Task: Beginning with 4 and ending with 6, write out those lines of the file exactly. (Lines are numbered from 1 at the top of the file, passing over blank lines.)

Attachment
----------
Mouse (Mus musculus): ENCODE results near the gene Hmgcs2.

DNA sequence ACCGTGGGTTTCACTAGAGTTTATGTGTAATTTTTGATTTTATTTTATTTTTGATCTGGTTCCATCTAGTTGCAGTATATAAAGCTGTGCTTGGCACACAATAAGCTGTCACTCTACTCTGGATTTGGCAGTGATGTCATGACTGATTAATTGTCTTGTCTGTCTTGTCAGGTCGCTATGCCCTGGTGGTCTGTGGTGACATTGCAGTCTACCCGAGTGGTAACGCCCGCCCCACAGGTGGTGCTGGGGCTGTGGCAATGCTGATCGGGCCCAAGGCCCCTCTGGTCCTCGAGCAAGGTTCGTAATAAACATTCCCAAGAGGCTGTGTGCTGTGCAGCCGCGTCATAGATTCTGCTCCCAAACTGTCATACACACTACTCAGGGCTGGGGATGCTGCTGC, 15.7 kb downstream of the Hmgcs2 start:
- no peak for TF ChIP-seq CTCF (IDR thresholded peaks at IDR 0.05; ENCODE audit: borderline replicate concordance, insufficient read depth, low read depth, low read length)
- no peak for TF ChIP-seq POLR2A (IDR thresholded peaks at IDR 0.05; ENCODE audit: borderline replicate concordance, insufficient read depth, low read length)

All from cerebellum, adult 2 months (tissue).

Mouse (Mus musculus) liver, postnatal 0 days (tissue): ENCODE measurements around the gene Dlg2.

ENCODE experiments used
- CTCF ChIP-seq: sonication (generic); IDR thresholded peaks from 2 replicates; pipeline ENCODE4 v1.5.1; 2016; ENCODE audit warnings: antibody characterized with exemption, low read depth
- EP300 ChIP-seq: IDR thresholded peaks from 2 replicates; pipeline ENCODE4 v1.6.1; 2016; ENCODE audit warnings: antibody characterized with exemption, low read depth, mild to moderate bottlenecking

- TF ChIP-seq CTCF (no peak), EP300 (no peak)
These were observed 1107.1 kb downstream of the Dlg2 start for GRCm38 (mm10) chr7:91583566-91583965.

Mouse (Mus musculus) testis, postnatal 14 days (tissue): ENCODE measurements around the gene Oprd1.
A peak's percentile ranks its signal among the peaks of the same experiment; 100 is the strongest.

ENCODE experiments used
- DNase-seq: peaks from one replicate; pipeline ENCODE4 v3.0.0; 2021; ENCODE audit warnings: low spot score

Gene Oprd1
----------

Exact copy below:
- no peak for TF ChIP-seq POLR2A (IDR thresholded peaks at IDR 0.05; ENCODE audit: borderline replicate concordance, insufficient read depth, low read length)

All from cerebellum, adult 2 months (tissue).

Mouse (Mus musculus) liver, postnatal 0 days (tissue): ENCODE measurements around the gene Dlg2.